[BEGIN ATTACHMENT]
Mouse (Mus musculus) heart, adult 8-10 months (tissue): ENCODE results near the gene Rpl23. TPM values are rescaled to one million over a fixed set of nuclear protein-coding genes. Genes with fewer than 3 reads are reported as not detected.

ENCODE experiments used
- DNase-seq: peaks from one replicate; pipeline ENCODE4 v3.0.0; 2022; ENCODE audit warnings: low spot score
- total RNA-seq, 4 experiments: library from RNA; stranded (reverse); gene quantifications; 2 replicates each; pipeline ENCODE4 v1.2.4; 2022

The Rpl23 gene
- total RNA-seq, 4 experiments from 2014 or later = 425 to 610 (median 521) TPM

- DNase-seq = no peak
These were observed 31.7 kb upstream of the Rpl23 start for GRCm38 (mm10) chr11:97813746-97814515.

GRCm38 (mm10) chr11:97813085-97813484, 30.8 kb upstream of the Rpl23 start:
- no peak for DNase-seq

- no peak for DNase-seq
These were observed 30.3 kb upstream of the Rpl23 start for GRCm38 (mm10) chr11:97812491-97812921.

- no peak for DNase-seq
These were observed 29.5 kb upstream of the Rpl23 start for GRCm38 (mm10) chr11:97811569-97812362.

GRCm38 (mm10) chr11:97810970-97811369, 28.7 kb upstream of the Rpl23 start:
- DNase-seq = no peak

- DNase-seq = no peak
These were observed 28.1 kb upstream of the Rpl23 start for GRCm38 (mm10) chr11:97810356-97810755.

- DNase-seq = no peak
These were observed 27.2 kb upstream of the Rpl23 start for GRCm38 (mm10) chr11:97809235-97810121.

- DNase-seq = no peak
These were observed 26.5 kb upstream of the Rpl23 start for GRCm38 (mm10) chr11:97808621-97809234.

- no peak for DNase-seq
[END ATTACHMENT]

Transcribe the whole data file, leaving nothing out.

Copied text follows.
Mouse (Mus musculus) heart, adult 8-10 months (tissue): ENCODE results near the gene Rpl23. TPM values are rescaled to one million over a fixed set of nuclear protein-coding genes. Genes with fewer than 3 reads are reported as not detected.

ENCODE experiments used
- DNase-seq: peaks from one replicate; pipeline ENCODE4 v3.0.0; 2022; ENCODE audit warnings: low spot score
- total RNA-seq, 4 experiments: library from RNA; stranded (reverse); gene quantifications; 2 replicates each; pipeline ENCODE4 v1.2.4; 2022

The Rpl23 gene
- total RNA-seq, 4 experiments from 2014 or later = 425 to 610 (median 521) TPM

- DNase-seq = no peak
These were observed 31.7 kb upstream of the Rpl23 start for GRCm38 (mm10) chr11:97813746-97814515.

GRCm38 (mm10) chr11:97813085-97813484, 30.8 kb upstream of the Rpl23 start:
- no peak for DNase-seq

- no peak for DNase-seq
These were observed 30.3 kb upstream of the Rpl23 start for GRCm38 (mm10) chr11:97812491-97812921.

- no peak for DNase-seq
These were observed 29.5 kb upstream of the Rpl23 start for GRCm38 (mm10) chr11:97811569-97812362.

GRCm38 (mm10) chr11:97810970-97811369, 28.7 kb upstream of the Rpl23 start:
- DNase-seq = no peak

- DNase-seq = no peak
These were observed 28.1 kb upstream of the Rpl23 start for GRCm38 (mm10) chr11:97810356-97810755.

- DNase-seq = no peak
These were observed 27.2 kb upstream of the Rpl23 start for GRCm38 (mm10) chr11:97809235-97810121.

- DNase-seq = no peak
These were observed 26.5 kb upstream of the Rpl23 start for GRCm38 (mm10) chr11:97808621-97809234.

- no peak for DNase-seq